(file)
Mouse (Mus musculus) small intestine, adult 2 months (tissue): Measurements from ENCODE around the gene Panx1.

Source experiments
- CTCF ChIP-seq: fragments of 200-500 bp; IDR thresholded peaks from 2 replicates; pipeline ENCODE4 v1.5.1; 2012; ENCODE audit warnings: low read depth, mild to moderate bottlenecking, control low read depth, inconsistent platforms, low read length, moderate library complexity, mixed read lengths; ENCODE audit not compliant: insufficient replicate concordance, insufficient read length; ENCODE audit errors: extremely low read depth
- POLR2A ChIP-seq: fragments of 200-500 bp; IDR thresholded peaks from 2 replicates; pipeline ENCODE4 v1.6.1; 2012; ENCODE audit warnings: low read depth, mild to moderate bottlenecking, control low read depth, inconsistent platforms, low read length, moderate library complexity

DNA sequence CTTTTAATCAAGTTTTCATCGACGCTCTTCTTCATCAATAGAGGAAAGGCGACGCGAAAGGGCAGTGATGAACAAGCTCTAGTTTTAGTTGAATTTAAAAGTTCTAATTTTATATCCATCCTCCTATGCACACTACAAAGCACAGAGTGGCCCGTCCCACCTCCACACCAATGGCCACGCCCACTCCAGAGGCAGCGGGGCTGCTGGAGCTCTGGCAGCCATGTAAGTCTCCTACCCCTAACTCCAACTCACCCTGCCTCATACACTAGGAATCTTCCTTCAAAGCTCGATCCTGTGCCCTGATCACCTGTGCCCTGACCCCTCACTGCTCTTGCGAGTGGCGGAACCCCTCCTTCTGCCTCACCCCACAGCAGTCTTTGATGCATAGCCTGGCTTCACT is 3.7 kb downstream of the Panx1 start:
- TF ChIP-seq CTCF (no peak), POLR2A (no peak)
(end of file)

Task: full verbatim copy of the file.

Mouse (Mus musculus) small intestine, adult 2 months (tissue): Measurements from ENCODE around the gene Panx1.

Source experiments
- CTCF ChIP-seq: fragments of 200-500 bp; IDR thresholded peaks from 2 replicates; pipeline ENCODE4 v1.5.1; 2012; ENCODE audit warnings: low read depth, mild to moderate bottlenecking, control low read depth, inconsistent platforms, low read length, moderate library complexity, mixed read lengths; ENCODE audit not compliant: insufficient replicate concordance, insufficient read length; ENCODE audit errors: extremely low read depth
- POLR2A ChIP-seq: fragments of 200-500 bp; IDR thresholded peaks from 2 replicates; pipeline ENCODE4 v1.6.1; 2012; ENCODE audit warnings: low read depth, mild to moderate bottlenecking, control low read depth, inconsistent platforms, low read length, moderate library complexity

DNA sequence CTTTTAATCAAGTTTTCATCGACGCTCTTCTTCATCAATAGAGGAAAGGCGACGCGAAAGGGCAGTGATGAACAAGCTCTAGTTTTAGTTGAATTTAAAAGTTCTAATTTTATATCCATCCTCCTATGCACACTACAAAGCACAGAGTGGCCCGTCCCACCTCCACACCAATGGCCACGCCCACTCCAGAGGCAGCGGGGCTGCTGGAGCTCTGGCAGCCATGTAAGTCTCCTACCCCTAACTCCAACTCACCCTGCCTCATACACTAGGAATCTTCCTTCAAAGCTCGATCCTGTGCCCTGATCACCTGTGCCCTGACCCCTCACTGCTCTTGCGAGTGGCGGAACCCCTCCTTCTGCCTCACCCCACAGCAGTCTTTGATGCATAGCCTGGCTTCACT is 3.7 kb downstream of the Panx1 start:
- TF ChIP-seq CTCF (no peak), POLR2A (no peak)